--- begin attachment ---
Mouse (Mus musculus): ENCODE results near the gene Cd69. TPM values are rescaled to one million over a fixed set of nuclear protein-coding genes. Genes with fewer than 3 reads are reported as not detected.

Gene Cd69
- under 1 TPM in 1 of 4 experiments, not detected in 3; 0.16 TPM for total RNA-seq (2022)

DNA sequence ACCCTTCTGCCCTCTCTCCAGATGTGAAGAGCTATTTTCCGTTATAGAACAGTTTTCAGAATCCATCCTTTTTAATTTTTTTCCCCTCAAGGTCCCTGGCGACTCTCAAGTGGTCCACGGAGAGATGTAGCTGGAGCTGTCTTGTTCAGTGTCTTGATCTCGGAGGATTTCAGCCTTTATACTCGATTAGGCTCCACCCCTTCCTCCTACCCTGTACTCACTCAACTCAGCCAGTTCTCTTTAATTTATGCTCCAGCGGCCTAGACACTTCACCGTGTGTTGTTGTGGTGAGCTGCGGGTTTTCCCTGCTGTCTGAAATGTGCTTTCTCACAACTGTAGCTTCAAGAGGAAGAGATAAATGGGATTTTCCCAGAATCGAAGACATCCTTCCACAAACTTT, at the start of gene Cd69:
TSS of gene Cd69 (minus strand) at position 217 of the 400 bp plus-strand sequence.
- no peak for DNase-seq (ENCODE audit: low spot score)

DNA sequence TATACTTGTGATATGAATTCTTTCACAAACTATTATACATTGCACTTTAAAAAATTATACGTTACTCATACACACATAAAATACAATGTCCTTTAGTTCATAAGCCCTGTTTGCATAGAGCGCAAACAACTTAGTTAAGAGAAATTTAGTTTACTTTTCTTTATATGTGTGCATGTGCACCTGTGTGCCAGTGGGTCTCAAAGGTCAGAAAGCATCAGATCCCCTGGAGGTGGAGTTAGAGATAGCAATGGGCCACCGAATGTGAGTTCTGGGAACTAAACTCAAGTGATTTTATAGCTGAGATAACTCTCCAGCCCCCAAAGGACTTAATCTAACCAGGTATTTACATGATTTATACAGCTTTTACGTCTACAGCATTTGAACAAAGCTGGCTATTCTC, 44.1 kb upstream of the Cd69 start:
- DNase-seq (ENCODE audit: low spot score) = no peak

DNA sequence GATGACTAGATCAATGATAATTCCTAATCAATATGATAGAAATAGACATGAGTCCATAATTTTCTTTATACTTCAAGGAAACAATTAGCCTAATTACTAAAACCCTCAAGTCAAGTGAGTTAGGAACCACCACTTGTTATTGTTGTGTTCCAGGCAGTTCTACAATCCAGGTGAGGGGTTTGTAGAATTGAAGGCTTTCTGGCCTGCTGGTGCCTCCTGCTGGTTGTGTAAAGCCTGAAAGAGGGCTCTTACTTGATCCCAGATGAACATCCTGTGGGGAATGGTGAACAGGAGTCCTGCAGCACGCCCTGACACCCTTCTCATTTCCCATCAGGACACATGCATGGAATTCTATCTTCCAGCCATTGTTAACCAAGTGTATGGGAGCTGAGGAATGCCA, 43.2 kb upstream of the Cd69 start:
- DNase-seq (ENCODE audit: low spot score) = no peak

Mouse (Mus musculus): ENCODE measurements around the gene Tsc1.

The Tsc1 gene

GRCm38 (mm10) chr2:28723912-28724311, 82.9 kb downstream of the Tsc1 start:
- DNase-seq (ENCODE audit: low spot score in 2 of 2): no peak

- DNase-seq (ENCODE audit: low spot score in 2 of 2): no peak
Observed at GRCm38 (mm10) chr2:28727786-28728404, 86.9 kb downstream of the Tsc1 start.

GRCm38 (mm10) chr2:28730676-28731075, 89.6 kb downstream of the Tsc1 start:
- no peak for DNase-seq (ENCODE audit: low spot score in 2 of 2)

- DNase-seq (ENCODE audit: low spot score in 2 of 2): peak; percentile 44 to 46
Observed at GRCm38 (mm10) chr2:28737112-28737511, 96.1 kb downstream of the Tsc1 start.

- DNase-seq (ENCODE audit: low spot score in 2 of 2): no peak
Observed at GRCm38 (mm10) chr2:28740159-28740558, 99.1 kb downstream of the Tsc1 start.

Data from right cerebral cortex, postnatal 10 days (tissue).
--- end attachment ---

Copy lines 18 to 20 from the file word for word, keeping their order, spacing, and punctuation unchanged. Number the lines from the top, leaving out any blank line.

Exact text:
- no peak for DNase-seq (ENCODE audit: low spot score in 2 of 2)

- DNase-seq (ENCODE audit: low spot score in 2 of 2): peak; percentile 44 to 46
Observed at GRCm38 (mm10) chr2:28737112-28737511, 96.1 kb downstream of the Tsc1 start.